The use of pronouns ", said Cobbett, "is to prevent the repetition of nouns, and to make speaking and writing more rapid and less encumbered with words ". In more than one respect they are difficult parts of speech to handle.
(i) It is an easy slip to use a pronoun without a true antecedent.
He offered to resign but it was refused.
Here it has not a true antecedent, as it would have had if the sentence had begun "he offered his resignation ". This is a purely grammatical point, but unless care is taken over it a verbal absurdity may result. Cobbett gives this example from Addison:
There are indeed but very few who know how to be idle and innocent, or have a relish of any pleasures that are not criminal; every diversion they take is at the expense of some one virtue or other, and their very first step out of business is into vice or folly.
As Cobbett points out, the only possible antecedent to they and their is the "very few who know how to be idle and innocent", and that is exactly the opposite of what Addison means.
(ii) Be sure that there is no real ambiguity about the antecedent. This is more than a grammatical point; it affects the intelligibility of what you write. Special care is needed when the pronouns are he and him, and more than one male person has been mentioned. Latin is sensible enough to have two pronouns for he and him, one of which is used only when referring to the subject of the sentence; but English affords no such aids.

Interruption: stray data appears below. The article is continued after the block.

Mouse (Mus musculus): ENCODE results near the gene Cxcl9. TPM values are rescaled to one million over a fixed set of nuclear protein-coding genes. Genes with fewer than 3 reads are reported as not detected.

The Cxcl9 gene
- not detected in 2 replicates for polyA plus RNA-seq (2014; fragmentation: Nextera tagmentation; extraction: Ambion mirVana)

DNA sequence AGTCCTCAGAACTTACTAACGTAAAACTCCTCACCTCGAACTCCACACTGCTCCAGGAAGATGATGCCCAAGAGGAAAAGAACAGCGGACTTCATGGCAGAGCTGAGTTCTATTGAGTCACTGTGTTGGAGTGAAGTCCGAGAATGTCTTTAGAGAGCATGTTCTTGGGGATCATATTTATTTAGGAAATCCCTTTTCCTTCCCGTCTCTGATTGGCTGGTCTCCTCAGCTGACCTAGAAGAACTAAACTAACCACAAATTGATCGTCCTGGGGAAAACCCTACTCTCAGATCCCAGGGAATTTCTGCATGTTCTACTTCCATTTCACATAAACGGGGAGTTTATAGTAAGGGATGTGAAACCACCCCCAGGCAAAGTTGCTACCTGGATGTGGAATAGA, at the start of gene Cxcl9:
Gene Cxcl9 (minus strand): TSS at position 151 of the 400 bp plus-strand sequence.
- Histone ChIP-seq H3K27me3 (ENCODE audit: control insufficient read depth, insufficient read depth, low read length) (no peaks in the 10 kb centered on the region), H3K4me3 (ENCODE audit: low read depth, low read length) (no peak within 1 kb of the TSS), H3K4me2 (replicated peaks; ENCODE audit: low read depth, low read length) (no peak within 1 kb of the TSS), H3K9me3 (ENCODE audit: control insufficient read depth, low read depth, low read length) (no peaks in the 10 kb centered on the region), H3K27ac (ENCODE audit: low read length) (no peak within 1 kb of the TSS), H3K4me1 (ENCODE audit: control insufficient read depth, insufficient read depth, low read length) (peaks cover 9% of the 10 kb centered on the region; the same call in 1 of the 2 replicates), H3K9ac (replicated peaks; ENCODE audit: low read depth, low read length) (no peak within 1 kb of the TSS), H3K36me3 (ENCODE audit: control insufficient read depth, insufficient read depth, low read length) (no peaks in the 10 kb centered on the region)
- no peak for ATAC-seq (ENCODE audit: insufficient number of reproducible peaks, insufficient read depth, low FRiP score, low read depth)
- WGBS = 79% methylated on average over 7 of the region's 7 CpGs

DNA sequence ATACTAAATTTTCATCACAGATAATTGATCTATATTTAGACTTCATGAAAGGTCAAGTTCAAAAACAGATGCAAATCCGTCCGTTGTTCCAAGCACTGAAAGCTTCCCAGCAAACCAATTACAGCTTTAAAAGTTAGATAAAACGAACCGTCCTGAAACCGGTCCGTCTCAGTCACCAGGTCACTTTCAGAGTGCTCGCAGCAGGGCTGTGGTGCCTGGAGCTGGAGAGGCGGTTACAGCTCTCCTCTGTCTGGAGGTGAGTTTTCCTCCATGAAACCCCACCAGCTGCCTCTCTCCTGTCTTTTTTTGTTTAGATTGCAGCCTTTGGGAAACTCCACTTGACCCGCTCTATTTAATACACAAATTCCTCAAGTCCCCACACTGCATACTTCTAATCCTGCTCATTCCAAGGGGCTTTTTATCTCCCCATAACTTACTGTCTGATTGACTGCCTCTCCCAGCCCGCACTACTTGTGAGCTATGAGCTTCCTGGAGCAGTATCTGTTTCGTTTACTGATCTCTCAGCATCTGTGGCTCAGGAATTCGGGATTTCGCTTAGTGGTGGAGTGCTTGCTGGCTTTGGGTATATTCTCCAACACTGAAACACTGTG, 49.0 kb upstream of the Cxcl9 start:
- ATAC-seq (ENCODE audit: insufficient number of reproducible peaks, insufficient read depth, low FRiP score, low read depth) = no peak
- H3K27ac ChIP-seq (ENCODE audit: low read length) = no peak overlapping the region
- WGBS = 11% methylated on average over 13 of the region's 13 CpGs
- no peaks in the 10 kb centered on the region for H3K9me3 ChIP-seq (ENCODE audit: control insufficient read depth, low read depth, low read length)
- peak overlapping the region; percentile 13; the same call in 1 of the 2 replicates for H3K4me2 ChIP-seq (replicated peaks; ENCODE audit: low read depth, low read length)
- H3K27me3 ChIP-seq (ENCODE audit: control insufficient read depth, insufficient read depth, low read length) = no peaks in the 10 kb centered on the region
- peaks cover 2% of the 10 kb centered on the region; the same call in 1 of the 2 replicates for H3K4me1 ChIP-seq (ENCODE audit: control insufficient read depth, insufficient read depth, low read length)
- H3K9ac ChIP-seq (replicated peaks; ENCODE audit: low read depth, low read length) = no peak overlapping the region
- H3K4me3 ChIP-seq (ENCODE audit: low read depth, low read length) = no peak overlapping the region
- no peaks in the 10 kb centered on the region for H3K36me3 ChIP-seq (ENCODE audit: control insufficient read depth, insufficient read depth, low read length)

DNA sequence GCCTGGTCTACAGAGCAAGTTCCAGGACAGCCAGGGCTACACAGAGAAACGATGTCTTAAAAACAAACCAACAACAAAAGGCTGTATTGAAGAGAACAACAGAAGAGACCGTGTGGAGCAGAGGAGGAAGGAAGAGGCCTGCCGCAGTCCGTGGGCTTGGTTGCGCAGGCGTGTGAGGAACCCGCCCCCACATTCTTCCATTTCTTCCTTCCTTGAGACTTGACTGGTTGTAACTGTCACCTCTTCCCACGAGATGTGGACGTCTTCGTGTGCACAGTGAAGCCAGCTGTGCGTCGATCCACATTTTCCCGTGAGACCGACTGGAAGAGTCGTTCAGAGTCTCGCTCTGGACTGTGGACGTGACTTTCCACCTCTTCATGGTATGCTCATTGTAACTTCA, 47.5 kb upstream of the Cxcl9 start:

Stevenson lamented this and said:
When I invent a language there shall be a direct and an indirect pronoun differently declined—then writing would be some fun.
Example: He seized tum by tus throat; but tu at the same time caught him by his hair. A fellow could write hurricanes with an inflection like that. Yet there would be difficulties too. ( Letter to E. L. Burlinghame, March 1892.)
Handicapped as we are by the lack of this useful artifice, we must be careful to leave no doubt about the antecedents of our pronouns, and must not make our readers guess, even though it may not be difficult to guess right. As Jespersen points out, a sentence like "John told Robert's son that he must help him" is theoretically capable of six different meanings. It is true that Jespersen would not have us trouble overmuch when there can be no real doubt about the antecedent, and he points out that there is little danger of misunderstanding the theoretically ambiguous sentence:
If the baby does not thrive on raw milk, boil it.
Nevertheless, he adds, it is well to be very careful about one's pronouns.
Here are one or two examples, to show how difficult it is to avoid ambiguity:
Mr. S. told Mr. H. he was prepared to transfer part of his allocation to his purposes provided that he received £10,000.
The his before purposes refers, it would seem, to Mr. H. and the other three pronouns to Mr. S.
Mr. H. F. saw a man throw something from his pockets to the hens on his farm, and then twist the neck of one of them when they ran to him.
Here the change of antecedent from "the man " to Mr. H. F. and back again to "the man" is puzzling at first.